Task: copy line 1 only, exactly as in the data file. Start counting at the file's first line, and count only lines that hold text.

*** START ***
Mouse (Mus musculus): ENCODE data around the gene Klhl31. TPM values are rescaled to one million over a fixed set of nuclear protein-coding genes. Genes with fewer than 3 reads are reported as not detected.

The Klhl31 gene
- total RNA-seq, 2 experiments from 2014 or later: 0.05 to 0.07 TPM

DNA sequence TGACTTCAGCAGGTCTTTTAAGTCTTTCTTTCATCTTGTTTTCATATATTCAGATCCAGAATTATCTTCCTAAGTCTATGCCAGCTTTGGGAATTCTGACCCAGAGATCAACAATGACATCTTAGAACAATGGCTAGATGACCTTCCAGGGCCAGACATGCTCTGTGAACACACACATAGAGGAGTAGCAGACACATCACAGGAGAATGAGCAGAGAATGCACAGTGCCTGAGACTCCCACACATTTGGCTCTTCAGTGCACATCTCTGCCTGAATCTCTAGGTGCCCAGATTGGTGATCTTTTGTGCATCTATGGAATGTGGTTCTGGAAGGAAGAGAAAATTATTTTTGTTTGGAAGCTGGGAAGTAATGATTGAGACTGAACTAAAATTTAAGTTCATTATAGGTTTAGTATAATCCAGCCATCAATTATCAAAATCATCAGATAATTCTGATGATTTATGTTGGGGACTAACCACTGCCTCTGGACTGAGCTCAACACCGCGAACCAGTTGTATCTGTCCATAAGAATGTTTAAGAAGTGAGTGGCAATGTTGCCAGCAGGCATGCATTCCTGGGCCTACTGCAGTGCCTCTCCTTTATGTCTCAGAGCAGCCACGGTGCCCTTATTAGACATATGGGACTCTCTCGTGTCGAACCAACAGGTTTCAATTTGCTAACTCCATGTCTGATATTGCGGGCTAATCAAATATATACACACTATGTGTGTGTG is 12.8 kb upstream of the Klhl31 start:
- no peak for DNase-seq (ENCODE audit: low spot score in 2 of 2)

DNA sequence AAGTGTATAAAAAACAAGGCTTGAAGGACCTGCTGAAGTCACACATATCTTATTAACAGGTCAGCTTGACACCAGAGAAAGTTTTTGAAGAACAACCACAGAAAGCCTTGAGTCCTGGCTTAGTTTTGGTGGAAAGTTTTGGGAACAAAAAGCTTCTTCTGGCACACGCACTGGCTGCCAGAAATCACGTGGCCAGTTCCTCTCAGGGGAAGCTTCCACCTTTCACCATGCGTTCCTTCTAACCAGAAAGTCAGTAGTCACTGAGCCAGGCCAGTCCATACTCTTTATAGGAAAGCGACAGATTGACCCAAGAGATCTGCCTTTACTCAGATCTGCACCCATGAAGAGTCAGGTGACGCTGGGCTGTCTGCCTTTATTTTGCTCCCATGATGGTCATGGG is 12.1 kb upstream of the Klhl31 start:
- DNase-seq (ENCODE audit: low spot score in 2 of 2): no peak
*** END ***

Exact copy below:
Mouse (Mus musculus): ENCODE data around the gene Klhl31. TPM values are rescaled to one million over a fixed set of nuclear protein-coding genes. Genes with fewer than 3 reads are reported as not detected.